- First, blanch the veggies. This helps seal in the flavors to ensure they don't go stale in the freezer.
- Next, lay the veggies out on a clean baking pan and freeze solid.
- Afterward, remove from the freezer, store in airtight bags, pop back in the freezer, and you're done! Check out the full guide here.
Question: Do you have to blanch peaches before freezing? Yes. Whether it's peaches, berries, cabbages, or whatever fruit/veggie, you'd want to blanch food items before storing them in the freezer.
1. Very Easy to Learn
Unlike canning, freezing is very easy to learn. With the right guidance, even a teenager who knows nothing about cooking can freeze and preserve their own batch of veggies.
2. Less Work and Preparation
It'll only take a few hours for one to blanch, freeze, and store dozens of pounds' worth of veggies. The process is relatively quick and easy.
1. Long-Term Storage is a Hassle
The amount of food you can freeze and preserve is limited by the size of your freezer. So unless you're willing to invest in a large, industrial freezer made for long-term food storage, you'll only be able to preserve two to three batches of small veggies.
Note: Some foods and veggies might get freezer burned if stored for an excessively long time.
2. Difficult to Organize
The organization can be quite taxing. Just imagine how much work it'll take to get something from the back of the freezer. Not to mention, you'll have to thaw out the ice sticking to your foods first.
3. High Energy Storage
Freezers consume a lot of energy just to function normally. If you plan to use the freezer for long-term storage, expect your energy bills to skyrocket to thousands of dollars.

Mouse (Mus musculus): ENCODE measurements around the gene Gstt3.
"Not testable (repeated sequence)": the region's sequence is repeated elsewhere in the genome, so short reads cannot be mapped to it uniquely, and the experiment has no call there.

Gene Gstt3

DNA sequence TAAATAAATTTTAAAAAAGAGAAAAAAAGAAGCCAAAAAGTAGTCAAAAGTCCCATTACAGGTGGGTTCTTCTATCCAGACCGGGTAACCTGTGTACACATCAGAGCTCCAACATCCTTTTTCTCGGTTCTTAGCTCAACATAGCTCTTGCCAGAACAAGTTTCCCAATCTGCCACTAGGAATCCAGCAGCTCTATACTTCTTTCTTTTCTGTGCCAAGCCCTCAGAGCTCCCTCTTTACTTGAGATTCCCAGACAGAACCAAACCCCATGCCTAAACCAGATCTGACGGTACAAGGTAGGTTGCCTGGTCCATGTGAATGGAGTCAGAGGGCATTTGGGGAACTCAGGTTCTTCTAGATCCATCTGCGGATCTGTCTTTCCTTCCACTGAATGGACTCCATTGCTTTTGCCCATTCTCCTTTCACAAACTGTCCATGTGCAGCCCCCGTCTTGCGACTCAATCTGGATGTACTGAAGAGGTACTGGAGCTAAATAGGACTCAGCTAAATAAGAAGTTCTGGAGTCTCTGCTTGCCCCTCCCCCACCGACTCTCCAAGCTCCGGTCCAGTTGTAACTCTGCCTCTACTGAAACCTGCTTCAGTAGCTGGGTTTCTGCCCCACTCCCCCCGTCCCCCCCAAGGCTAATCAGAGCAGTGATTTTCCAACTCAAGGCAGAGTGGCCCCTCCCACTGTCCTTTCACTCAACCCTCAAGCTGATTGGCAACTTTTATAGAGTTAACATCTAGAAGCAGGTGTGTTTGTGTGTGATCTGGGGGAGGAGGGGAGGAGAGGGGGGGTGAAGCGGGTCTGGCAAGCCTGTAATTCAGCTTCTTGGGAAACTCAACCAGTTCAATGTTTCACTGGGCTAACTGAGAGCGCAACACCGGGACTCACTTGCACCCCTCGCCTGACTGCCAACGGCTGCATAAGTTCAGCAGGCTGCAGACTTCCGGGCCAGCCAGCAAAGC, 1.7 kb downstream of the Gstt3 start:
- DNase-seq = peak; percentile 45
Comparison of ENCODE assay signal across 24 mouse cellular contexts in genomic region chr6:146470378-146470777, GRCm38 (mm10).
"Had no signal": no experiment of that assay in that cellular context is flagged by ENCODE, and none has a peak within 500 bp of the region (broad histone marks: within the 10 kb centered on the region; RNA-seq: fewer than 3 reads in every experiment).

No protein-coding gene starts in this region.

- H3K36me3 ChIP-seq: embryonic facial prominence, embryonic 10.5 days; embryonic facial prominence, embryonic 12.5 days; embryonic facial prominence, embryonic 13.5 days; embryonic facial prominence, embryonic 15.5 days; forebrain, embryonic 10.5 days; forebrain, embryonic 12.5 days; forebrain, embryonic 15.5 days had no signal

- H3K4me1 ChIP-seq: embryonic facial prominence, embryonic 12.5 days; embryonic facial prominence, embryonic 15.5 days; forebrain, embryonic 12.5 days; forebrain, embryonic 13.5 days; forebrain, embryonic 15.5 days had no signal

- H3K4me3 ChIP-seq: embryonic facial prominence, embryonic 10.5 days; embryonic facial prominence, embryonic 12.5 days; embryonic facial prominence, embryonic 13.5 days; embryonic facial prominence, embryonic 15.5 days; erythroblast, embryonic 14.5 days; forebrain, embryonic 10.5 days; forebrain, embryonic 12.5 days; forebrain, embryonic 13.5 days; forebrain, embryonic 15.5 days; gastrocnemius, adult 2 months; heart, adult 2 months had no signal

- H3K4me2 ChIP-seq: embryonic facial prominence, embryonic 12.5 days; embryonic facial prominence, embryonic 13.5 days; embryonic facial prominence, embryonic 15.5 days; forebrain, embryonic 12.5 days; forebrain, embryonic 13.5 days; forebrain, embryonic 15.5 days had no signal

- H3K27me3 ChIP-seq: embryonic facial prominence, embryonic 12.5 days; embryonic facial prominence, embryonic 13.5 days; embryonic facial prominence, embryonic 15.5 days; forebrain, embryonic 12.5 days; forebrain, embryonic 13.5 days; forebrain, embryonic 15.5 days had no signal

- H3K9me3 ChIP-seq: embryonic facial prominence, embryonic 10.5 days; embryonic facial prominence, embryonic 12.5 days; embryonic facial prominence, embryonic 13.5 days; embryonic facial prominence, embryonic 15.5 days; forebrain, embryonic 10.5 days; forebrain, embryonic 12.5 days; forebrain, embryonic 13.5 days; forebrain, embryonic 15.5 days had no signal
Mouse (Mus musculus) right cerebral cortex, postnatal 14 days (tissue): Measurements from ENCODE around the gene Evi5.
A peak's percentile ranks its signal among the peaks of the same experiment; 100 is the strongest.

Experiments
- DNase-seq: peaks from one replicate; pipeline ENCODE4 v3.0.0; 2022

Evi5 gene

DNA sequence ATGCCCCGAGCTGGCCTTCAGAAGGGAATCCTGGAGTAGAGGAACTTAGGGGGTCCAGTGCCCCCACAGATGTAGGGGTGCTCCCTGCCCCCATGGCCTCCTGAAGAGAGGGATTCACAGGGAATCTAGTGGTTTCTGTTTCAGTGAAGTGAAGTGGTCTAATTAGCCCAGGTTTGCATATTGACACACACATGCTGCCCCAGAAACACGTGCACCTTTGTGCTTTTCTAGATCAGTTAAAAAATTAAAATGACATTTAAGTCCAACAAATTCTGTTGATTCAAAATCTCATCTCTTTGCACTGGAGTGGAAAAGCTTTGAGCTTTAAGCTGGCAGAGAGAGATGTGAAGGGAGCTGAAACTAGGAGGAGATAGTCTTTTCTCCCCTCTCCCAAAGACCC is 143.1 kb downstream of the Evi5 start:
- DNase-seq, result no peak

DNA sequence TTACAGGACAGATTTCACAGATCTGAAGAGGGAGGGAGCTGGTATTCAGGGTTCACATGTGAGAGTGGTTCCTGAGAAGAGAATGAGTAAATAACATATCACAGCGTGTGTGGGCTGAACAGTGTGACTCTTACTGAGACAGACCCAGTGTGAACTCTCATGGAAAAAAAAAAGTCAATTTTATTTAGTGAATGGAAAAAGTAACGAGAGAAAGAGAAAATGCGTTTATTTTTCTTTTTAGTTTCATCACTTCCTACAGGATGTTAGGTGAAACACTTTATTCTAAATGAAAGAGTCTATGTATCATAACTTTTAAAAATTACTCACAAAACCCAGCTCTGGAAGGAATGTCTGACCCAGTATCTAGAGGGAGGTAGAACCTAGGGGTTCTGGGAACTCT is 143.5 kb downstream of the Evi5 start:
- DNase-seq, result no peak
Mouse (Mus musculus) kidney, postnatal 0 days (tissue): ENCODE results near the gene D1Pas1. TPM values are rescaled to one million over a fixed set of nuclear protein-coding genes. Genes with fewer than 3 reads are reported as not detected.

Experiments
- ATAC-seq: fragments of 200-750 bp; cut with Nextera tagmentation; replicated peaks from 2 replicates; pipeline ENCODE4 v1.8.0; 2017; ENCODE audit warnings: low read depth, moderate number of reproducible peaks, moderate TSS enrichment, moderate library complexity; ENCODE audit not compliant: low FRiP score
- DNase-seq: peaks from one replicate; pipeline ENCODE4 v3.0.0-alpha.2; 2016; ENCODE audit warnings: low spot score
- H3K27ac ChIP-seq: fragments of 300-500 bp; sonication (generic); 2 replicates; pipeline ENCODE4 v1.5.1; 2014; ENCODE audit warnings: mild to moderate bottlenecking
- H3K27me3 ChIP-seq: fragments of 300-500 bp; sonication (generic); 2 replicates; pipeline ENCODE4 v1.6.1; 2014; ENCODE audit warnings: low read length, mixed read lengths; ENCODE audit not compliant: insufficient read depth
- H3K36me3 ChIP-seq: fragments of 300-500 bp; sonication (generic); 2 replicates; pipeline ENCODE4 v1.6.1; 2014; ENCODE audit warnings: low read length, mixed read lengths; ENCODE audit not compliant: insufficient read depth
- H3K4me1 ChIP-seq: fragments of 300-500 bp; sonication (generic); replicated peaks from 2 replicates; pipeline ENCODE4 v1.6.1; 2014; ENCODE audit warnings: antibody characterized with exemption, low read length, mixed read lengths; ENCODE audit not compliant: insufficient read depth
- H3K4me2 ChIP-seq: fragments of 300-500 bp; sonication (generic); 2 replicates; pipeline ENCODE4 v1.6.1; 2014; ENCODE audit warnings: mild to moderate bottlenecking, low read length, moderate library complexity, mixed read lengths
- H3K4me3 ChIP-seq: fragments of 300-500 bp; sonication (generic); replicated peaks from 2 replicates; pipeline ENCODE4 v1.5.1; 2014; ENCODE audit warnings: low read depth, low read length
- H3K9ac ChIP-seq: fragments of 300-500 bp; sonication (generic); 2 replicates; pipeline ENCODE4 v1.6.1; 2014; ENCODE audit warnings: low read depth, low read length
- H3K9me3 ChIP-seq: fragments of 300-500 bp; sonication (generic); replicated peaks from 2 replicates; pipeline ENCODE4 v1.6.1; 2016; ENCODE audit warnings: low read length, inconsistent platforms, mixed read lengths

4. Tricky Preparation
Before cooking frozen food, you'll have to thaw the items out for a few hours. This is not necessarily difficult, but it can be quite time-consuming and unsuitable for quick meals and recipes.
Freezing is very easy to learn. As we said, even an inexperienced newbie can understand the process in just a few hours. After reading this article, you might even be ready to make a few batches on your own.
However, long-term storage can be quite expensive. Freezer space is limited and frozen items are hard to thaw out. Plus, a freezer is far more expensive than a couple of jars, so this process might not work for those who are on a tight budget.
Generally, freezing is ideal for business owners who only need to store food on a short-term basis. This includes retailers who sell crops and just need to preserve food for a few months.
Check out this video by Traditional Cooking School by GNOWFGLINS where she discusses more about canning vs freezing:
Canning vs freezing, which is the better food preservation technique? Generally, it all boils down to one’s personal preferences. Take time to understand the difference between the two methods and assess which would best suit your diet and lifestyle.
Also, keep in mind that you don’t necessarily have to choose and stick to just one technique. You are free to alternate between them as you see fit.
Canning vs freezing, which of the two do you prefer? Share your thoughts with us in the comments section below!
Fellow homesteaders, do you want to help others learn from your journey by becoming one of our original contributors? Write for us!
- How To Blanch Vegetables Before Freezing
- Wise Food Storage | Vacuum Sealing Food
- Raising Quail | How To Properly Care For Quail Chicks